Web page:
In a narrow and rare defeat for gun rights groups like the National Rifle Association, the United States Senate today voted down a proposal that would have allowed certain gun owners to carry concealed weapons across state lines.
The Senate's 58 to 39 vote fell just short of the 60 votes needed to tack on the contentious amendment to a massive defense policy bill. Senators will continue to wade through other provisions of the $680 billion defense authorization bill throughout the week before taking a vote on whether to pass the complete package.
The amendment would have let people with concealed weapons permits carry their guns into other states as long as they followed that state's laws about where concealed weapons are permissible.
Prior to today's vote, the NRA had prevailed on three major gun-rights bills this year, including measures to lift a federal ban on guns in National Parks, allow stored guns to be carried on Amtrak, and to strip the Washington, D.C., City Council's ability to regulate gun ownership.
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Those who disliked the proposal and ultimately won today's fight worried states with stricter gun laws would be trumped by those with more lax requirements if the amendment became law.
"Each state has considered this issue and has decided what is safe for their residents," Sen. Dick Durbin, D-Ill., said today on the Senate floor. For instance, he said some states prohibit abusers of alcohol, those convicted of crimes, and people who haven't completed a gun use training course from carrying a weapon.
"Clearly, large, urban areas merit a different standard than rural areas," Sen. Charles Schumer, D-N.Y., said in a statement earlier this week. "To gut the ability of local police and sheriffs to determine who should be able to carry a concealed weapon makes no sense."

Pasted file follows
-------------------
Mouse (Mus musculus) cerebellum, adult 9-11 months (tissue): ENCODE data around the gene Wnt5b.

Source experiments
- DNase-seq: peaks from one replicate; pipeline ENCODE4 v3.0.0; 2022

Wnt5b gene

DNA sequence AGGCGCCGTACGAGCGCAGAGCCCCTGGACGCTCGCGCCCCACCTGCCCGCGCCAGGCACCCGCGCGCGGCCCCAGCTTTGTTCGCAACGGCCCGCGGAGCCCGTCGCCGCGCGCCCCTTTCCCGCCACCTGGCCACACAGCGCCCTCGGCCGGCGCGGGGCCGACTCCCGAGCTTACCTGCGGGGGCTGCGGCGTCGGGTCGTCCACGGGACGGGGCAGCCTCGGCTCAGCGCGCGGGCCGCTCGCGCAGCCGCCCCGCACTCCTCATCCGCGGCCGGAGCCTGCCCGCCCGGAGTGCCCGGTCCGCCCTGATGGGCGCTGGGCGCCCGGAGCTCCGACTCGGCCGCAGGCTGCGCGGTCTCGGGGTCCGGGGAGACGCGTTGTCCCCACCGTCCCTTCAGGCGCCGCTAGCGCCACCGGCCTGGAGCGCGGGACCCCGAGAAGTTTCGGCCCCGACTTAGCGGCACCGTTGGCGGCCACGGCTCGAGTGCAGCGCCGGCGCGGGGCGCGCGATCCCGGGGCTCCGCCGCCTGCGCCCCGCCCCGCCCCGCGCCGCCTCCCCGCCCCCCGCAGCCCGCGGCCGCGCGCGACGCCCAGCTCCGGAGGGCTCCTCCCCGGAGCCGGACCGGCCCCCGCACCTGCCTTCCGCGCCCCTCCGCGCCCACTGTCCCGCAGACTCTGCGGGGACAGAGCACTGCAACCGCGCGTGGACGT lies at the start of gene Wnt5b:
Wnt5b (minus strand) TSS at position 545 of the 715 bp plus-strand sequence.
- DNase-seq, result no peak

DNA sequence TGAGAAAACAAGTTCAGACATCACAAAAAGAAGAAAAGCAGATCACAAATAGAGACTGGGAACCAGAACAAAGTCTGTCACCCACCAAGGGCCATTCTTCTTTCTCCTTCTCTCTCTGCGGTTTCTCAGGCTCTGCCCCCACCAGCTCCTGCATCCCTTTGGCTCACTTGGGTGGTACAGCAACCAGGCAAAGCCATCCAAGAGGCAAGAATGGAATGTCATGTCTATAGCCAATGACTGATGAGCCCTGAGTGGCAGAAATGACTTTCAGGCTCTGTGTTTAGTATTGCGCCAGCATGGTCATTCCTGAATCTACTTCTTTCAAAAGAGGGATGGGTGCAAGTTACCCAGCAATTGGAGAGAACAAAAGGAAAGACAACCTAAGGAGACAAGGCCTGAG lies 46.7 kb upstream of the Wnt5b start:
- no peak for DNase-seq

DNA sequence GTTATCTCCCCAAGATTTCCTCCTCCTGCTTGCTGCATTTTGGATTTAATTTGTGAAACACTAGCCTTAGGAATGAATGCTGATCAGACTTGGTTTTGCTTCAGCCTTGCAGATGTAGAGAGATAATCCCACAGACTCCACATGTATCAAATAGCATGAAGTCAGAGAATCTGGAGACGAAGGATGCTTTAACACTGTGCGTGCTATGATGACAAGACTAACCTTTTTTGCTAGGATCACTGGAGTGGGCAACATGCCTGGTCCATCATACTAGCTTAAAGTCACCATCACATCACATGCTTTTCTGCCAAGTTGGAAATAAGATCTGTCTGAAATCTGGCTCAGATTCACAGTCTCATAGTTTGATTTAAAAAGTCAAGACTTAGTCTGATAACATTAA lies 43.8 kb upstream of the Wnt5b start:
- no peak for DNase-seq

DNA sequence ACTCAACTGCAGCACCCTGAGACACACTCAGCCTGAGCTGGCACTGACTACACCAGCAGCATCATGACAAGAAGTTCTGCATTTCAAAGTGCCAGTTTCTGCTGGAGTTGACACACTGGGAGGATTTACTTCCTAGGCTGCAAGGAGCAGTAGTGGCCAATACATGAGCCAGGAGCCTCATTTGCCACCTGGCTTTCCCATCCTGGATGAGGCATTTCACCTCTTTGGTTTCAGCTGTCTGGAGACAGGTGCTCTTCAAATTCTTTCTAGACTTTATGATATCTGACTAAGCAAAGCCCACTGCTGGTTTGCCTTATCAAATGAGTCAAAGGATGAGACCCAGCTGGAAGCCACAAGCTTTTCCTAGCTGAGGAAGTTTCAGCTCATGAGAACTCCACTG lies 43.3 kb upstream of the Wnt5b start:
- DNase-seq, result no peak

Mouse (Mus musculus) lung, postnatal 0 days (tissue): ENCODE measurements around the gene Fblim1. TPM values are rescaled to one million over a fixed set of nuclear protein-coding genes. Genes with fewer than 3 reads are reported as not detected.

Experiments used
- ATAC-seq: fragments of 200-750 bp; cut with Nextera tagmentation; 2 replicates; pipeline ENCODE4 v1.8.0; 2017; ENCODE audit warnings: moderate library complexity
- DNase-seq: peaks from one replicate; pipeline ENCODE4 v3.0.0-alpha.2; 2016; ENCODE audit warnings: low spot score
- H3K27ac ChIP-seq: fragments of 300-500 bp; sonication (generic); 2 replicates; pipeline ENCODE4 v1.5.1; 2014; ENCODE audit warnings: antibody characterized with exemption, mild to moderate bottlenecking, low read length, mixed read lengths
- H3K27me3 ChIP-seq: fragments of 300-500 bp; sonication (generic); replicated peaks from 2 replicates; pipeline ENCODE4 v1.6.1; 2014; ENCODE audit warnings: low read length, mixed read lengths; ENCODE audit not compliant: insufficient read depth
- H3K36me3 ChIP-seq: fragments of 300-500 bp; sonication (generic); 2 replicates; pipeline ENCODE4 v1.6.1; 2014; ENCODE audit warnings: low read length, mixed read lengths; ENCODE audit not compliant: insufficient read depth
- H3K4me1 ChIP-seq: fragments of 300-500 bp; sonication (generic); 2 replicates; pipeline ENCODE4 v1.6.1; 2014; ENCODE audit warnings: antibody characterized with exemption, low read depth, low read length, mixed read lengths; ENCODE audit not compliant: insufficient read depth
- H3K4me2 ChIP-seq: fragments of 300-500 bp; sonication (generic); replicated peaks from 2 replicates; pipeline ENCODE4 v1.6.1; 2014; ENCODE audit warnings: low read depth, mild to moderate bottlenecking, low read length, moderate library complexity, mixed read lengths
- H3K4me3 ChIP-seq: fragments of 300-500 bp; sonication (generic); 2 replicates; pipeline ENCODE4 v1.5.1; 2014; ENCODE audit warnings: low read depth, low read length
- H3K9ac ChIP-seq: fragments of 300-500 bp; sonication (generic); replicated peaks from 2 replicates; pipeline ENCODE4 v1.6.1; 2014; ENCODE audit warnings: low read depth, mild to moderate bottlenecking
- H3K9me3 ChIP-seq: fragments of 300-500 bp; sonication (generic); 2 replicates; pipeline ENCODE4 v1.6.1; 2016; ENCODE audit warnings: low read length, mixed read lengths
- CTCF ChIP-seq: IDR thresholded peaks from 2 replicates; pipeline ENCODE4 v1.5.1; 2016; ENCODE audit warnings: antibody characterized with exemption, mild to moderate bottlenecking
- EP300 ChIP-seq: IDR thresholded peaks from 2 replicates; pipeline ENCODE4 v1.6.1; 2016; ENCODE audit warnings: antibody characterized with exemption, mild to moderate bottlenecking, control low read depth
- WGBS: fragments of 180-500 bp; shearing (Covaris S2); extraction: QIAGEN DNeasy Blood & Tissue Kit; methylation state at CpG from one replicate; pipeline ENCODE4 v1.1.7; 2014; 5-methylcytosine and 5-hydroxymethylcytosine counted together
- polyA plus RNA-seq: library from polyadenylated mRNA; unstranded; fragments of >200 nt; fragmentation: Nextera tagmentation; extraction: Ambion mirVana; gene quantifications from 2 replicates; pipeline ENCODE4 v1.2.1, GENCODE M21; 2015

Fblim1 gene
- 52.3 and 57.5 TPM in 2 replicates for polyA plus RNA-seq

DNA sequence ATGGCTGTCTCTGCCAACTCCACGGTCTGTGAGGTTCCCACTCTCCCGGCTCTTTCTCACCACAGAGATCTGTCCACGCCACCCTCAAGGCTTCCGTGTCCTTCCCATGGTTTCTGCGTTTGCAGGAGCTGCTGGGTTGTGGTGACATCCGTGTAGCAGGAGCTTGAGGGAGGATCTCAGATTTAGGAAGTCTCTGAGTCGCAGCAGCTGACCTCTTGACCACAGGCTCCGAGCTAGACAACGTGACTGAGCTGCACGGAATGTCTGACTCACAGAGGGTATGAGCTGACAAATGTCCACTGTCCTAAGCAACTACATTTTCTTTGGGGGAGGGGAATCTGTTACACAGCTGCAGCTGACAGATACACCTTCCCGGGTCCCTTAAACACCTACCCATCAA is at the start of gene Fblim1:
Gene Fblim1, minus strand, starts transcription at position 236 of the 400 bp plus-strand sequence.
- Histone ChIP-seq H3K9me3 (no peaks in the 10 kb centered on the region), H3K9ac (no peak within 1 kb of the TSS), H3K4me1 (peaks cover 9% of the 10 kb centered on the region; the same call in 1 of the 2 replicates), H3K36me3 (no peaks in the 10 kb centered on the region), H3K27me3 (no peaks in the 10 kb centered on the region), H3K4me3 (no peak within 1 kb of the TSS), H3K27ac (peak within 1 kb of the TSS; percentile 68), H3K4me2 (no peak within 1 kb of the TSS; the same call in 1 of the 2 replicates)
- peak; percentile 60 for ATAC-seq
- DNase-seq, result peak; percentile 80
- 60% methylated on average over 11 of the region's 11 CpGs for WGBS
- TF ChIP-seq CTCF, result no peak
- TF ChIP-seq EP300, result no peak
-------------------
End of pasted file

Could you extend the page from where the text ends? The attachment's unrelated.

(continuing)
Today, Schumer added that the proposal "directly threatens the safety of millions of New Yorkers," suggesting that people could transport guns in something as simple as a backpack from neighboring Vermont, where requirements are less stringent, and carry them onto the streets of the Bronx or into Central Park.
"Our local police would have their hands tied," Schumer said.
Democrat Arlen Specter of Pennsylvania also opposed the effort.
"From my own experience growing up in Kansas and being District Attorney of Philadelphia, I know states need to prescribe their own rules for carrying a concealed deadly weapon," Specter said Tuesday. "This is the essence of federalism.
"My vote against the Thune Amendment will not limit the constitutional rights of hunters and gun owners," he said. "Pennsylvania already recognizes concealed carry permits from 24 other states where their laws are similar."
But the gun debate was not an issue that cut down party lines, and some thought the legislative climate was ripe for the proposal to advance. Many new Democrats from conservative states are supportive of gun rights. Senate Majority Leader Harry Reid, D-Nev., was among 20 Democrats who voted in favor of the amendment.
Ultimately, the measure was defeated because two veteran Republicans who frequently support gun rights voted against it. Both Indiana's Richard Lugar and Ohio's George were surprise "No" votes. Neither has explained their decision.